Dave in New York writes: No worries Grrrrr Mister the backlash is coming! Tragedies like this only make us more aware of just how our culture's obsession with celebrity give leaches like Lillo Brancato Loser a false sense of entitlement and put us all in danger. Thanks to Hollywood, a hyper obsessed media, and the soulless publicist our culture has almost reached rock bottom and soon the only place we will have to go is up. Hopefully by the time Maxine is 10 our society will value intelligence, integrity and honor more than the number of times a Club Kid appears on page six. Hey imagine a city where the anonymous brain surgeon, the reluctant hero cop, and the committed parent get passed the velvet rope an into the VIP section, instead of the skirt chasing media mogul, the strung out B actor or the felon who plays point guard on the local winning team.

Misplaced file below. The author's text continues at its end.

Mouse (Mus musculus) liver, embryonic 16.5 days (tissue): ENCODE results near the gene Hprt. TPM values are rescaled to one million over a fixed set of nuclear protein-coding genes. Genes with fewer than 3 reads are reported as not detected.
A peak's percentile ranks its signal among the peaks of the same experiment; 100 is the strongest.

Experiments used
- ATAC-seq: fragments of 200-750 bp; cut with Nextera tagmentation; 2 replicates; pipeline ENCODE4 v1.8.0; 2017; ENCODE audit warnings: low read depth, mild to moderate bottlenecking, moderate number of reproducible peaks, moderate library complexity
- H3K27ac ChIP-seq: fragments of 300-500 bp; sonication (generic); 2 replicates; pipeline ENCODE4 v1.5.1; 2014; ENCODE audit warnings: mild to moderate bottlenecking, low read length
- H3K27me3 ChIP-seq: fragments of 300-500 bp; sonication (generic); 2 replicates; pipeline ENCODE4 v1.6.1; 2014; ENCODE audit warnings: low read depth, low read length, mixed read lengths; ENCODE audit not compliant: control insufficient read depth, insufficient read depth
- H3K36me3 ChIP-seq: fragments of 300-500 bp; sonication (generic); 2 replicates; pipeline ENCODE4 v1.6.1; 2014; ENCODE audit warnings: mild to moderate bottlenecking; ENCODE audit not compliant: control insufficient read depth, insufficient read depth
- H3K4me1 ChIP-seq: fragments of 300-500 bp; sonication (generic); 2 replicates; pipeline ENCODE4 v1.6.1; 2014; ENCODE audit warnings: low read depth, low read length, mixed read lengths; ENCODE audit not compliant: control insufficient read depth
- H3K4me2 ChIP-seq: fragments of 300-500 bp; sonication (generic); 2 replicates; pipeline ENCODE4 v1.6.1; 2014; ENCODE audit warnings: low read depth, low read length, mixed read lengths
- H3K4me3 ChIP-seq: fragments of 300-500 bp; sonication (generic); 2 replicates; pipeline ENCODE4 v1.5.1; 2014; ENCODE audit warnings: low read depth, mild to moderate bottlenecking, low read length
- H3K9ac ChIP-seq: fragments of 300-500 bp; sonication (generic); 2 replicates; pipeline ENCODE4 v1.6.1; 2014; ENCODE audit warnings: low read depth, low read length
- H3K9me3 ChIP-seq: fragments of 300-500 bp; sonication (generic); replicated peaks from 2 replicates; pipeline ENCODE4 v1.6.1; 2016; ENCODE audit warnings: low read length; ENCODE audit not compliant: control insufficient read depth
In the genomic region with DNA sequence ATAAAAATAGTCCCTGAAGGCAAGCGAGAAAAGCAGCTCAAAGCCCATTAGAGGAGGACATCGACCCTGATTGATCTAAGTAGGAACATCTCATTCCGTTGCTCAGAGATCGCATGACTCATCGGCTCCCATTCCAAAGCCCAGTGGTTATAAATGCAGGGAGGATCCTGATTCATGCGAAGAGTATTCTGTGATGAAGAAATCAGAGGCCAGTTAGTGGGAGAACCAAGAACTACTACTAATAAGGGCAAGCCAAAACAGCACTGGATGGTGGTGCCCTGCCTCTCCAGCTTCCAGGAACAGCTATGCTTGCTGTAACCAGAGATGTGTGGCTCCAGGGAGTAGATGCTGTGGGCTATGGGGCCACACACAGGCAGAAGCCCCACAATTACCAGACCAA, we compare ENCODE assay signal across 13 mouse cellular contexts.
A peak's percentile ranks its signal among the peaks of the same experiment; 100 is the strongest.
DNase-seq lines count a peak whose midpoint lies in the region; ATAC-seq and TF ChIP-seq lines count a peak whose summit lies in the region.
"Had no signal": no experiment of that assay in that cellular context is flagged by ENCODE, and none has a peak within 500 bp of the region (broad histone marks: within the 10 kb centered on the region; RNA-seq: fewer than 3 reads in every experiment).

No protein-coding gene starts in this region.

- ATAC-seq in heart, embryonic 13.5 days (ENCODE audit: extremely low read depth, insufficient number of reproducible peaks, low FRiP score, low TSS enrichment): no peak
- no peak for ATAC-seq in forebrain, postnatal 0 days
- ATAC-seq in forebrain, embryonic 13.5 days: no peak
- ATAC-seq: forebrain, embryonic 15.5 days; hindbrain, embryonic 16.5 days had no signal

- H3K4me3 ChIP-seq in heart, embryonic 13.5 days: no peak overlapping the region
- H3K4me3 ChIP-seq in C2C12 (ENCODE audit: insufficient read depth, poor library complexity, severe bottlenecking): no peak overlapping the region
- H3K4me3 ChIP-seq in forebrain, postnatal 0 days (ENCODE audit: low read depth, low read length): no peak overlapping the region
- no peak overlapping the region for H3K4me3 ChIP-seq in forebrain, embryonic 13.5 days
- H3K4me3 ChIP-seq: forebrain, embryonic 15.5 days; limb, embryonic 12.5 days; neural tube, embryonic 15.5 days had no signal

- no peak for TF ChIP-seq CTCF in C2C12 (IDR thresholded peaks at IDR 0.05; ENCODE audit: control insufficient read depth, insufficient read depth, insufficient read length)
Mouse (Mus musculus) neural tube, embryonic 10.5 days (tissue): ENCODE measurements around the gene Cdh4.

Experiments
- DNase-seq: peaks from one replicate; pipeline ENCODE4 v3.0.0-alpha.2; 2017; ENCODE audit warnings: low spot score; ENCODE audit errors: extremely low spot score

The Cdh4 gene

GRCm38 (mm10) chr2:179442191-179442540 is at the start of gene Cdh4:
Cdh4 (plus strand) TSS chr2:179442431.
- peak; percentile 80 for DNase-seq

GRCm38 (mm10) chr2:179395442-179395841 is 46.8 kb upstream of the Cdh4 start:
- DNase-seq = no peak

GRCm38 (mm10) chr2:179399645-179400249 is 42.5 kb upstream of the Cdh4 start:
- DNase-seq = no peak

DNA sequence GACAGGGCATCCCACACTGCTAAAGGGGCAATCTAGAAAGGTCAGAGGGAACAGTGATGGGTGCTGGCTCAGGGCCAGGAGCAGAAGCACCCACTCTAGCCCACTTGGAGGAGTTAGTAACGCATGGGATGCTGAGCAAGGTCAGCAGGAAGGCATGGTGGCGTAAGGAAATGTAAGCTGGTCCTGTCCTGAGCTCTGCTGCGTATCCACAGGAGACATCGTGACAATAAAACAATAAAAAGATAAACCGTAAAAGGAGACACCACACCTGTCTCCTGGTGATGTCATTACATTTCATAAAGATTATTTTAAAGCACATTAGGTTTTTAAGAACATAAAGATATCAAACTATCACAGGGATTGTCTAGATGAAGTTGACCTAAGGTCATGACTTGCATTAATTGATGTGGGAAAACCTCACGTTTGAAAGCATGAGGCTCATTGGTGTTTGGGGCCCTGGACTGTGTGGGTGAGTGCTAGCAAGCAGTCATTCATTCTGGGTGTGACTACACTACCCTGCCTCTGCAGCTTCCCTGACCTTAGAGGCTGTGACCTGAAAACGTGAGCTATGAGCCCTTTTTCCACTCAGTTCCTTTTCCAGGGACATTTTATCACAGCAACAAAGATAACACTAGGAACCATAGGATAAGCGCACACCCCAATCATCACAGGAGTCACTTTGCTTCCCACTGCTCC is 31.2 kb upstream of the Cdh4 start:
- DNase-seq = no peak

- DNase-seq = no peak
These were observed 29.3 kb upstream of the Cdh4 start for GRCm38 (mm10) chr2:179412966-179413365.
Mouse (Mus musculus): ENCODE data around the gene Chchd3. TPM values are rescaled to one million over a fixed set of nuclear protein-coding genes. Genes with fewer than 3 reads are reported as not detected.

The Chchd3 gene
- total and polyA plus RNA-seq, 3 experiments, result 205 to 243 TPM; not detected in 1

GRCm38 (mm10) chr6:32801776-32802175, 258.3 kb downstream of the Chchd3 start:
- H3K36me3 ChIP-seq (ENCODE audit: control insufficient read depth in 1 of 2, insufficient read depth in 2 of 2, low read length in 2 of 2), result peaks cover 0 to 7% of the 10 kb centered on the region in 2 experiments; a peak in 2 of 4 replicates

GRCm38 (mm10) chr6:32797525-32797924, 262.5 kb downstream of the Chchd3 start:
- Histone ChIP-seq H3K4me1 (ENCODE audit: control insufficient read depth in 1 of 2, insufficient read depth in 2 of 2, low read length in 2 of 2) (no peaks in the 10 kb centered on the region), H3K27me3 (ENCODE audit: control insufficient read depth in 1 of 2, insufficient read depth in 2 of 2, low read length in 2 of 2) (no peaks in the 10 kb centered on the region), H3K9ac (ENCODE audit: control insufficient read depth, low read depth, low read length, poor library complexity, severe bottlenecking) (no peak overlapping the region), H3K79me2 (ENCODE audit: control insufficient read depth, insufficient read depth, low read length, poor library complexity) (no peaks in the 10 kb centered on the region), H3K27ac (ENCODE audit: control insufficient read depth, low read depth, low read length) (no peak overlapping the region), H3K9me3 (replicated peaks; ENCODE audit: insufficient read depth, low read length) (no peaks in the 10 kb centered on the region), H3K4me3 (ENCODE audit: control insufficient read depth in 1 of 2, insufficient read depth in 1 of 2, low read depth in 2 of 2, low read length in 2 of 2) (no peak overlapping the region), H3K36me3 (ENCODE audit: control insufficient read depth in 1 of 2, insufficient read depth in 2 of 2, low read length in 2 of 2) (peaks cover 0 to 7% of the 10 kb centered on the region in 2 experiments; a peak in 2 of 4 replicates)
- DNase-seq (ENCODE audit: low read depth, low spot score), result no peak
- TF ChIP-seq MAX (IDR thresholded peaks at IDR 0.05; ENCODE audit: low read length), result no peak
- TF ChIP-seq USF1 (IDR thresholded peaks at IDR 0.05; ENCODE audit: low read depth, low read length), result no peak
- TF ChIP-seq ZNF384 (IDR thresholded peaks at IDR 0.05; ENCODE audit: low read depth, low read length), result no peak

Billy Smith writes: You're 100 percent right about these people that wannabe what they think are the coolest ones around. And now you have every wannabe action star tough guy riding around on Harleys and wearing leather trying to be Marlon Brando and Sonny Barger. Every weekend, as long as it is warm enough for them, these guys head out on the highway humming "Born to Be Wild" and playing weekend warrior. Now they're killing themselves and others because one, they don't know how to ride, two, they don't know where to ride and where not to, and three, their friends they're riding with don't know how to ride. Ever since this big Harley fad started, you have guys pretending to be Hells Angels all over the country, and ever since the movie "Goodfellas," you have guys wanting to be gangsters, and ever since "Boyz n the Hood" you have guys wanting to be thugs. It is amazing -- art used to imitate life, except for science fiction, and life imitating art has a whole new meaning.